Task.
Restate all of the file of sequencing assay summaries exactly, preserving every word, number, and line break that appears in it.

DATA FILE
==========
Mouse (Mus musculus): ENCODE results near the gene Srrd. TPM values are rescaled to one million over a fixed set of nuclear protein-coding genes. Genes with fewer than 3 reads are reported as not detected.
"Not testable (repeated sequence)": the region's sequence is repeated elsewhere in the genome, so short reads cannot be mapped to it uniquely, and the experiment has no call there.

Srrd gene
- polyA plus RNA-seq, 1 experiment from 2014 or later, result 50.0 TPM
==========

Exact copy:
Mouse (Mus musculus): ENCODE results near the gene Srrd. TPM values are rescaled to one million over a fixed set of nuclear protein-coding genes. Genes with fewer than 3 reads are reported as not detected.
"Not testable (repeated sequence)": the region's sequence is repeated elsewhere in the genome, so short reads cannot be mapped to it uniquely, and the experiment has no call there.

Srrd gene
- polyA plus RNA-seq, 1 experiment from 2014 or later, result 50.0 TPM